The Milwaukee Brewers defeated the Arizona Diamondbacks, 4-1, Saturday in the first game of a National League Division Series. Manager Ron Roenicke's decision to go with Hairston over regular third baseman Casey McGehee paid immediate dividends.
McGehee has been locked into a prolonged slump at the plate. And Hairston is also the better defender.
"I think that he's been swinging the bat better," Roenicke said of his decision in favor of Hairston. "He's also good defensively."
Acquired from the Nationals on July 30 for a prospect, after second baseman Rickie Weeks suffered a serious ankle sprain, Hairston has been an invaluable performer for the Brewers. He has started at second, third, shortstop and center field, and also entered games as a pinch-hitter and as a defensive replacement. His hitting has been at least adequate and, in any case, he has been more productive than McGehee.
Saturday, as the postseason began, Hairston contributed again. In what was for the most part a close game, Hairston made two sparkling plays at third and drove in the game's first run with a sacrifice fly in the fourth inning.
And actually, that just skims the surface. Hairston was 1-for-2 with a walk and the sacrifice fly. And calling it a "sacrifice fly" doesn't do that swing justice. With the bases loaded and no outs in the fourth, Hairston hit a laser to center.
Roenicke made the right move in this instance, and his faith in Hairston was rewarded rapidly and in more ways than one.
"Jerry had a great game," Roenicke said. "Defensively, [he] made a couple of outstanding plays -- big at-bat with the bases loaded there. If he doesn't hit that ball right at somebody, we score a lot of runs there. But [he hit a] line drive right at center [and] had another good at-bat later.
"So, a nice game for him. You know, sometimes you're not sure what to do, and you put a guy out there and he has a nice game and makes you feel good."
Hairston's performance made the Game 1 crowd of 44,122 at Miller Park feel good, as well. Roenicke declined to say who would get the start at third base in Game 2. But clearly, Hairston had done all he could do to promote his side of the discussion.
It's all part of the deal for the veteran utility man, who has played in all or part of 14 seasons in the Majors.
"That's my job, I've been doing that the last five or six years of my career," Hairston said. "I'm very comfortable playing just about anywhere. It's not easy.
"Willie Bloomquist [of the Diamondbacks] is very similar. We take pride in that. Wherever our manager asks us to play, we want to excel at it. Whether it's at shortstop, third or center field, we just want to do our job."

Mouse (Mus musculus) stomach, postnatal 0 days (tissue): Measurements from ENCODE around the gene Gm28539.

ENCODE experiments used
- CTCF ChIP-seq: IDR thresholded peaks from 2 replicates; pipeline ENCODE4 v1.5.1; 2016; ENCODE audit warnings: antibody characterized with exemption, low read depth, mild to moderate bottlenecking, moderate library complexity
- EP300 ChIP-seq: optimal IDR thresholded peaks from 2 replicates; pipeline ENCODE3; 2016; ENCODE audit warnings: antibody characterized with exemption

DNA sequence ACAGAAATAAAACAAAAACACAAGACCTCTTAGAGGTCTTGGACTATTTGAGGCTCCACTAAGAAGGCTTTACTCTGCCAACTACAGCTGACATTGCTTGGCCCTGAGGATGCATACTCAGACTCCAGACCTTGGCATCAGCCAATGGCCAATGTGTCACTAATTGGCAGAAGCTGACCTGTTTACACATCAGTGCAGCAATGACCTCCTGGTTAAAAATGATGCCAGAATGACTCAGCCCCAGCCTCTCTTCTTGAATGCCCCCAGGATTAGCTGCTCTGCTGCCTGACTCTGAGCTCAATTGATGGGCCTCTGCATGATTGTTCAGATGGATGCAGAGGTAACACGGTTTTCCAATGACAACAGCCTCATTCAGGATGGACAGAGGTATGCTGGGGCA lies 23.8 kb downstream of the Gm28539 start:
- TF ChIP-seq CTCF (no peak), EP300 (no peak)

Hairston thought he might be getting a start in this game, but he comes prepared to play every day in any case.
"I've been playing a lot of third in the last week or so, I've been getting in there just about every day," he said. "I kind of anticipated. But I prepare myself every day to play. If I'm not starting, I feel like I might come in the game at some point, so just be ready to play."
Hairston made an excellent play on a smash by Chris Young leading off the second inning. But he made a play with perhaps an even greater degree of difficulty on Justin Upton with two outs and one on in the sixth. The speedy Upton hit a chopper toward third, and Hairston had to charge hard, make the classic, hurried scoop and throw, and put enough on the throw to get a runner with speed.
"I was playing really deep," Hairston said. "Obviously [Upton] has a lot of power. He's an unbelievable athlete, too. I knew I had to come and get it right away. He can get down the line. Really, there was no thought process, just get the ball and throw it as fast as I can and make the play."
Credit must go to both Hairston and Roenicke for this one. Hairston was once again ready when called upon. And Roenicke made a call that was both difficult and correct. McGehee remains a popular and respected figure on this team. If he were producing runs the way he did last season, the issue of someone else starting at third would never occur.
But it has occurred, and the results on Saturday indicated clearly that Roenicke's decision in favor of Hairston was the correct one.
Mike Bauman is a national columnist for MLB.com. This story was not subject to the approval of Major League Baseball or its clubs.